Lenovo is the (ibtimes.co) world’s number one PC manufacturer and its (ibtimes.co) announcements at CES show it is planning on keeping that title, with a wide ranges of desktops, laptops, Ultrabooks, tablets, monitors and even a new Intel-based smartphone launched in Android An open platform for cellphones from the Open Handset Alliance (OHA). Based on Linux, Android includes a library of Java classes for building mobile applications.
Android and GPhone , and manufacturers like Dell, Samsung and HP all launching Windows 8 models late last year.
Lenovo even has a number of keyboard docks available already for its own Android tablet line-up. The Helix however is in an entirely different league, promising to bring the renowned ThinkPad typing experience to a tablet.
With an 11.6in screen and Ultrabook branding, the Helix is being positioned as a true laptop replacement with the additional convenience of having a full Windows 8 tablet.
Like all other products of this type, the Helix consists of a regular tablet which can be connected with a keyboard dock using a connector on the bottom of the tablet.
Most of the hardware is found inside the 11.6in tablet, with the Helix coming with either a Core i3 or Core i5 processor (with the high-end Core i7 coming later in the year). However the base does include a battery and because there is additional cooling in the base, it allows the Intel processors to USB USB
in full Universal Serial Bus
Type of serial bus that allows peripheral devices (disks, modems, printers, digitizers, data gloves, etc.) to be easily connected to a computer. 3.0 ports, as well as Bluetooth, SSD See solid state disk. , making this a very powerful machine.
The Full HD screen is excellent and as is now standard for products of this type, uses IPS technology. Viewing angles were great and the screen was also nice and bright.
One of the big selling points for this laptop will be the keyboard dock. While Asus may have been first to market, I found the keyboards on its Transformer devices to be impossible to use for extended periods of time.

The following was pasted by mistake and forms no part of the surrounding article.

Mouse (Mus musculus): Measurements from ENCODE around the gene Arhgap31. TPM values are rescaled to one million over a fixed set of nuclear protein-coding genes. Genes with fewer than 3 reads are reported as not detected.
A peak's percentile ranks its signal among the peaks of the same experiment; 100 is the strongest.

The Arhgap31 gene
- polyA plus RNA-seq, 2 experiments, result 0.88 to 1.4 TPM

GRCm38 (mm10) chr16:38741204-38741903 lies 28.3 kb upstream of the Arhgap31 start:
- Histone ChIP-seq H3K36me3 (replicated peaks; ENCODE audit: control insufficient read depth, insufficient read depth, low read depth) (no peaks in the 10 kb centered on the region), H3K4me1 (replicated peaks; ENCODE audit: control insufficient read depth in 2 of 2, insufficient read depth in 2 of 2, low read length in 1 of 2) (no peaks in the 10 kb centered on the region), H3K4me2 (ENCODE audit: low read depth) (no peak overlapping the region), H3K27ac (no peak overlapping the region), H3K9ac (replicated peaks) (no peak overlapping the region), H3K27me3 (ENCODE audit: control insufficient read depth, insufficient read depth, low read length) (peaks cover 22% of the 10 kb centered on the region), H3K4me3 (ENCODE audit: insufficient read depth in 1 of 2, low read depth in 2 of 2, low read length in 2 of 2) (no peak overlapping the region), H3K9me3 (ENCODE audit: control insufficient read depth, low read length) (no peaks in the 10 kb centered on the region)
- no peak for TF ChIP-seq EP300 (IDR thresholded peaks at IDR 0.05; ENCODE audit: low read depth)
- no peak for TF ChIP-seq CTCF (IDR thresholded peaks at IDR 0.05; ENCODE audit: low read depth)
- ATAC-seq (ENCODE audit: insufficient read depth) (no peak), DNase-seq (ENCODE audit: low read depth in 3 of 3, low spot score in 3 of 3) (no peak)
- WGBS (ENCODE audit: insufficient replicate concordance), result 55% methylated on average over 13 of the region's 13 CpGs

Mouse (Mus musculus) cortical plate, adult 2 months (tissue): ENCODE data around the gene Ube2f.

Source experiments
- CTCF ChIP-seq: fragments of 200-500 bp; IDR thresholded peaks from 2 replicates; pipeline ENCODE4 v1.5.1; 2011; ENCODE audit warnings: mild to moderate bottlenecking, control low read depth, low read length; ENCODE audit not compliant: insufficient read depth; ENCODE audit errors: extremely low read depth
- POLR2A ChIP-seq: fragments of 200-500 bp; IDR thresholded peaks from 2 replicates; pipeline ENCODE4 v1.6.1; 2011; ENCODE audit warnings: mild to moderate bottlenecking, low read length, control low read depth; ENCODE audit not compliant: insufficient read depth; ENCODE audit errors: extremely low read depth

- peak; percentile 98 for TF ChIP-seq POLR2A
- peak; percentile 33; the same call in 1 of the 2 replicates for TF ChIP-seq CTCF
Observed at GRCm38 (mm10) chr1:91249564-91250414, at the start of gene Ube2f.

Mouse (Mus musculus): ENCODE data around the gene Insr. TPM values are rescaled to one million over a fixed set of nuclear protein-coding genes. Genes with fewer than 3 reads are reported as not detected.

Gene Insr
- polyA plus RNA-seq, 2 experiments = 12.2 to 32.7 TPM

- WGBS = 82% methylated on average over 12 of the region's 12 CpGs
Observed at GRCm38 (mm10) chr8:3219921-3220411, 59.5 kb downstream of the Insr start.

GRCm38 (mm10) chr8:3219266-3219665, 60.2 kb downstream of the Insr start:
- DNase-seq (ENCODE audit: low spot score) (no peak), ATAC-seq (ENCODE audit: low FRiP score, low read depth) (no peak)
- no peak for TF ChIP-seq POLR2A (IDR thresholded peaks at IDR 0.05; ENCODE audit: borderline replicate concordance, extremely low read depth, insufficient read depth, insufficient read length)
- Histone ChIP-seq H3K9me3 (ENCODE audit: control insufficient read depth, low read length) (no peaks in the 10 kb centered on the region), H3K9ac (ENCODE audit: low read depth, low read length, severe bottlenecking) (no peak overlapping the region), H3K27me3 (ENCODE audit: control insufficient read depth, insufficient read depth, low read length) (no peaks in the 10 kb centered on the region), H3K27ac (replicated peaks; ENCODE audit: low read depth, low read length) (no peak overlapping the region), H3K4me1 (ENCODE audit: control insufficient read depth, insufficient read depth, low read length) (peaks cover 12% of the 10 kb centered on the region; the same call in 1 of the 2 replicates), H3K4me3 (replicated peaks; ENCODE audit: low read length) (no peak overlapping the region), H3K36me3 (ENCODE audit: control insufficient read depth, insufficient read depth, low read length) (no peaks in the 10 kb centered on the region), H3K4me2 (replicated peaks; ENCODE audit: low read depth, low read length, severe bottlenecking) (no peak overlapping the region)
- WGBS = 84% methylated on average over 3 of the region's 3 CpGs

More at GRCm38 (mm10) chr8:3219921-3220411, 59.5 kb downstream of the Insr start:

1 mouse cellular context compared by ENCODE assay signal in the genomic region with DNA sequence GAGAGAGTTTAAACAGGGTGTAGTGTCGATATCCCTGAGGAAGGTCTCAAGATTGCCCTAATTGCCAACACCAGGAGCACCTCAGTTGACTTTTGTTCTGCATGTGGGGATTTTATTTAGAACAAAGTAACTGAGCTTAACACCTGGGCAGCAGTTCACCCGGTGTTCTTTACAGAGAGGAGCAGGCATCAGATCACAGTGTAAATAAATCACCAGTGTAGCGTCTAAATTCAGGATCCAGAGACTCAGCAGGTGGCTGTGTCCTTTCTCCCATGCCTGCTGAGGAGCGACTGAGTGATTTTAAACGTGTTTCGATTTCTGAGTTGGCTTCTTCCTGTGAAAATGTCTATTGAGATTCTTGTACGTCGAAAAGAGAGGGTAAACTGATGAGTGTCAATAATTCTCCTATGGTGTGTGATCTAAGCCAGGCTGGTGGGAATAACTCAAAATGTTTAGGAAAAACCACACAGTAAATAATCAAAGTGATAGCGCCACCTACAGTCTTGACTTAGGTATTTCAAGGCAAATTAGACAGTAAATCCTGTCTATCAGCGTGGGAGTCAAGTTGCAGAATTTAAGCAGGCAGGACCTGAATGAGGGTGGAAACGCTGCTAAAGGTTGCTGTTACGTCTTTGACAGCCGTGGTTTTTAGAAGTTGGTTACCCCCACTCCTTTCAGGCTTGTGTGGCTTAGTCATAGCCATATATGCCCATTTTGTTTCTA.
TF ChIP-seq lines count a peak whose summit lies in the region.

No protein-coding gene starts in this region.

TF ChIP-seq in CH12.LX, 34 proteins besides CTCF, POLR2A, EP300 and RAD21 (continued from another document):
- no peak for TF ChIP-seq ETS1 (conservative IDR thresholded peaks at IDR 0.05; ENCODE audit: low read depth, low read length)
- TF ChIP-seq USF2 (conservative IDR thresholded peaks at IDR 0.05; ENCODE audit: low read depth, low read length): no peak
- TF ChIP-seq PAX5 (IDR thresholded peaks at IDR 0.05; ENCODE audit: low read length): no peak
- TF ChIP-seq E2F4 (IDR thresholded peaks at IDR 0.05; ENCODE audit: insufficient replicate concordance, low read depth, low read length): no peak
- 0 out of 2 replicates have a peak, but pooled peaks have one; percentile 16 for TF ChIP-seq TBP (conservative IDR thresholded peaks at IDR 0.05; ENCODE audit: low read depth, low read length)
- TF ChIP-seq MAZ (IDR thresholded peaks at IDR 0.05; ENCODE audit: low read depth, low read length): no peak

The ThinkPad Helix however is an entirely different proposition. The keyboard is what you have come to expect from Lenovo’s ThinkPad range. The chiclet keys are responsive, have a very definite click and proper travel.
You also get the iconic ThinkPad touchpad A stationary pointing device that provides a small, flat surface that you slide your finger over using the same movements as you would a mouse. You can tap on the pad’s surface as an alternate to pressing one of the touchpad keys. See mouse, trackball and pointing stick. and keyboard.
The Lenovo ThinkPad Helix is a very powerful machine, and while the design may not be the most tablet/laptop combination I’ve ever seen, you can’t deny that the combination of excellent keyboard, powerful hardware and an excellent Full HD display makes it a compelling product.
Of course all this doesn’t come cheap and with the Helix set to cost $1,500 for the base configuration when it launches in the US in early February, we don’t expect to see it on sale for anything less than [pounds sterling]1,200 when it comes to the UK a few weeks later.